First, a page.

India-Afghanistan ties have been expanding rapidly in recent times with one innovative initiative, in particular, serving as the cornerstone of this engagement. Last month, an aircraft carrying 60 tons of Afghan medicinal plants landed in New Delhi, marking the inaugural flight of the India-Afghanistan air freight corridor. At a ceremony marking the flight, Afghan President Ashraf Ghani stated his hope to transform Afghanistan into “an exporter country.”
Only last year the status of the air route was uncertain following repeated Pakistani refusals to allow Afghan goods to cross into India over land. Apart from security concerns, the refusals likely stemmed from the detrimental impact increased Indo-Afghan trade would have on Pakistani economic and strategic interests. Pakistani exporters rely on the Afghan market, so an influx of cheap, high-quality Indian goods into Afghanistan would harm local Pakistani businesses. Second, Afghan access to trade routes through Pakistan would strengthen Indo-Afghan cooperation, thus pinning Pakistan from its western and eastern borders.
As a landlocked country, Afghanistan has traditionally relied on Pakistan for trade. Both sides signed the Afghanistan-Pakistan Transit Trade Agreement (APTTA) in 1965, which gave Afghanistan the right to transit goods duty-free via Pakistan to other countries. The treaty also granted Afghanistan access to India through Lahore’s Wagah border crossing. Despite these favorable terms, Kabul has struggled to meet its trading potential and currently ranks 151st out of 221 countries in export volume. Insurgency, terrorism, and recurring civil unrest plays a large role in Afghanistan’s anemic trade. However, Afghanistan has also lacked the appropriate channels to expand its export network. From India’s perspective, Afghanistan offers not only expanded trade but a crucial route to the Central Asian Republics (CARs) for India’s ever-increasing energy needs. Towards this end, the construction of India’s Chabahar Port in Iran complements India’s push for land and air routes into Afghanistan and a desire to reduce Kabul’s reliance on Pakistan. Strategically, Chabahar also serves as an important check on Gwadar Port, a Pakistani port undergoing expansion with Chinese financial backing as a key element in the proposed China-Pakistan Economic Corridor (CPEC).
Given these interests, the Indian government under Narendra Modi has not hesitated in taking bold steps to bypass Pakistan. Bilaterally and multilaterally, Prime Minister Modi has attempted to label Pakistan a state sponsor of terror, including at the 6th Ministerial Heart of Asia conference in December last year. After a string of border attacks in February and May 2017, the Pakistani decision to close border crossings with Afghanistan may have addressed security concerns but has also weakened Pakistan-Afghan trade. The border closure not only injured the Afghan economy, but it also shrank Pakistani exports to Afghanistan besides affecting Islamabad’s reputation in the eyes of Kabul and the international community. Amid these developments, India announced its renewed commitment to the air freight corridor.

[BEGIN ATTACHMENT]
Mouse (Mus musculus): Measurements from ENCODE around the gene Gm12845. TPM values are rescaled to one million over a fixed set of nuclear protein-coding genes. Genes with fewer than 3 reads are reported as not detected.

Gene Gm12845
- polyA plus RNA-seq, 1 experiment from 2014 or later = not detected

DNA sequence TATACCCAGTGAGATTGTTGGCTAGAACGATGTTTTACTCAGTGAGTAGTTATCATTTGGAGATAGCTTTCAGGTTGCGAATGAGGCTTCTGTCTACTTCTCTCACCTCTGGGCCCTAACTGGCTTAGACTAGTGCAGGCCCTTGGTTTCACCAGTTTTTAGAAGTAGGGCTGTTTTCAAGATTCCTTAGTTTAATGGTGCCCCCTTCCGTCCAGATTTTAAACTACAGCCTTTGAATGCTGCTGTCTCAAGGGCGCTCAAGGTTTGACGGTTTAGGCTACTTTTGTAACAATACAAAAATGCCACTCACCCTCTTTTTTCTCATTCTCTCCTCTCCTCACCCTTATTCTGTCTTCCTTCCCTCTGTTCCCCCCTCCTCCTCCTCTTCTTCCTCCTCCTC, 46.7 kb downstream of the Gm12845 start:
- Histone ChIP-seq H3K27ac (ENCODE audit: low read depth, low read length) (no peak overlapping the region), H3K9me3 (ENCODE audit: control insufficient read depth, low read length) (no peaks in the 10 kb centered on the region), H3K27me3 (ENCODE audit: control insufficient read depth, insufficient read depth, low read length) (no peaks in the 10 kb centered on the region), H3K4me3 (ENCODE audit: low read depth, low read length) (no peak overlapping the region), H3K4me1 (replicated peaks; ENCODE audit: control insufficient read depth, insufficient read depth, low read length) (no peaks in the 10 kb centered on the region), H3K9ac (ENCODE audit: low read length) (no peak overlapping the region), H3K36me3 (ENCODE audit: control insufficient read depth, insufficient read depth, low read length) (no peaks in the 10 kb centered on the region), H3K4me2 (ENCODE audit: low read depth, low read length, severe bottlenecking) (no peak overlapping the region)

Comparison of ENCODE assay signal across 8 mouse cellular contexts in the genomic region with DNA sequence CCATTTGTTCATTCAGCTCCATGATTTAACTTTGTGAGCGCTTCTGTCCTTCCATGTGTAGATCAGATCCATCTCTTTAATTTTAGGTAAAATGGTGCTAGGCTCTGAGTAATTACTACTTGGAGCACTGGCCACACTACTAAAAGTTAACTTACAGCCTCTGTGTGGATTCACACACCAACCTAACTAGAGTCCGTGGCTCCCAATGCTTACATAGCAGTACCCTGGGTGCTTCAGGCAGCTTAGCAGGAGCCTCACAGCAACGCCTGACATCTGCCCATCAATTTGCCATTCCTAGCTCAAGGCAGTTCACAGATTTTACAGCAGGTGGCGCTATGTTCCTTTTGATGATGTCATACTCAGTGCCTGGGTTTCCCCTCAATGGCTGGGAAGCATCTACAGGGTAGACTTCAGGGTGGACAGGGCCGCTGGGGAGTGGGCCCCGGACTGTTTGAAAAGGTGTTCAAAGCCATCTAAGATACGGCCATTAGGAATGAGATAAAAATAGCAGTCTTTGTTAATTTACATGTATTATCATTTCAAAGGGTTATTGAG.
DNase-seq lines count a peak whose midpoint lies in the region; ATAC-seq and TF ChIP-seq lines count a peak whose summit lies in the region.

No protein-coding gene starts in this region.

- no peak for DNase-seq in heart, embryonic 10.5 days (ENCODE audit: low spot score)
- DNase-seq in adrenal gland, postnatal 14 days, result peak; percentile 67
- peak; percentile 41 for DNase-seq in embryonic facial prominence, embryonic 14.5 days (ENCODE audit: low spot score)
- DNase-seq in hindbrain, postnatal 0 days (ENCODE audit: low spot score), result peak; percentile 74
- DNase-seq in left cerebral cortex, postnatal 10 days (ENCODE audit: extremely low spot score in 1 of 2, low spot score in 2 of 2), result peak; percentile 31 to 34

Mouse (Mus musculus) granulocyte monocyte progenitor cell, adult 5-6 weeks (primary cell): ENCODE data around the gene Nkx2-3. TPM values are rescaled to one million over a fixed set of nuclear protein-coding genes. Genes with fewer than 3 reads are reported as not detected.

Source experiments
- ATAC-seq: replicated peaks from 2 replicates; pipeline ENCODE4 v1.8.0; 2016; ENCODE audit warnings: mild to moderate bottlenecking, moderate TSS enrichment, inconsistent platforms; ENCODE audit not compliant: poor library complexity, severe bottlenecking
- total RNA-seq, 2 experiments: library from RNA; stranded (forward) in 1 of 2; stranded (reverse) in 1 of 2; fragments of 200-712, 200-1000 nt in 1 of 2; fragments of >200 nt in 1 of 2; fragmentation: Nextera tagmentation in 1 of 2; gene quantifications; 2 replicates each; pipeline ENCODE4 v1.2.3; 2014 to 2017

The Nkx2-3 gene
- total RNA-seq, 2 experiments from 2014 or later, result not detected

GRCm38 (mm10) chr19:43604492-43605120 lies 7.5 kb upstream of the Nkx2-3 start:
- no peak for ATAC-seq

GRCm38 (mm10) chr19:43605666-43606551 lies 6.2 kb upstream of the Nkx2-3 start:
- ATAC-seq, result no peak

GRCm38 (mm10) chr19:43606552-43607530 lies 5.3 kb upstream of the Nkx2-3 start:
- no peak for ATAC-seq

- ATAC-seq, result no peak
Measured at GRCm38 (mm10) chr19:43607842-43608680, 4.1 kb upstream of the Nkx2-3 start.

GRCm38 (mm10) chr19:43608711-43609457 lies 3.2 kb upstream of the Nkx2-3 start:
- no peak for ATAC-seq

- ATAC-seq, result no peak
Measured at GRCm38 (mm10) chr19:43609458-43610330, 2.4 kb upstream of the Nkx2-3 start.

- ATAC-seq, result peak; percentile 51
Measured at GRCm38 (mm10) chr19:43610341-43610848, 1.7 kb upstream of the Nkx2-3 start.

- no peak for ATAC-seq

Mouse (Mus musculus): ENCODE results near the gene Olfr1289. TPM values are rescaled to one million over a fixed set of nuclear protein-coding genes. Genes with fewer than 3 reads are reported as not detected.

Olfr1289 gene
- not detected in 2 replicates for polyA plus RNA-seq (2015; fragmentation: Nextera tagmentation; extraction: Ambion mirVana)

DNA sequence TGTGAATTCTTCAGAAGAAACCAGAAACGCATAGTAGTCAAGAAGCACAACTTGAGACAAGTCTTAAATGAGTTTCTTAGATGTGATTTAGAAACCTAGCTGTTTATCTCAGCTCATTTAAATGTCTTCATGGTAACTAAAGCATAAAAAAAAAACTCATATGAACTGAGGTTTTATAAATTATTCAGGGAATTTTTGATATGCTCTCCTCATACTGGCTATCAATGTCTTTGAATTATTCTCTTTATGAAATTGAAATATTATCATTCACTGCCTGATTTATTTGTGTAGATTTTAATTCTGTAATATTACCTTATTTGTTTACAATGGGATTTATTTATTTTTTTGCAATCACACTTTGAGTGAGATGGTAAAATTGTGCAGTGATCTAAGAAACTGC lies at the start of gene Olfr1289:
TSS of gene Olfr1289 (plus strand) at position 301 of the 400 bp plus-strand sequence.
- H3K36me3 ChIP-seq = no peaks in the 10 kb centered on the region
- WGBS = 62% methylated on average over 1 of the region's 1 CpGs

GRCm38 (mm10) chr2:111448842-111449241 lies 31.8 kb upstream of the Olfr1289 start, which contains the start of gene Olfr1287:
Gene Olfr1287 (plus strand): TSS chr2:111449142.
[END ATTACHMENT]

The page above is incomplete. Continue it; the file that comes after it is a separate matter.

In the short-term, India stands to gain from deteriorating Afghanistan-Pakistan relations, though the viability and success of the air corridor will only be realized if bilateral trade substantially increases between both countries. Indo-Afghan trade currently stands at over $800 million. It is in the interest of exporters in both countries to boost trade through innovative approaches like the air corridor, but the long-term aspirations of increased bilateral trade will likely continue to be restricted by tense relations with Pakistan.
The inauguration of the air corridor represents a significant development in Indo-Afghan relations with potentially negative repercussions for Pakistan. However, India and Afghanistan have yet to overcome the essential problem of geography in which Pakistan still largely controls India’s access to Afghanistan and Central Asia. At present, India seems willing to sacrifice improved relations with Pakistan to pursue a closer economic and strategic partnership with Afghanistan. Ultimately, however, a broad trading partnership comprising all regional stakeholders and addressing all reservations should be preferred. Pakistan, for its part, should attempt to find options that would advance its own interests, as well as those of the entire region.
Editor’s Note: Click here to read this article in Hindi
Image 1: Flickr, Narendra Modi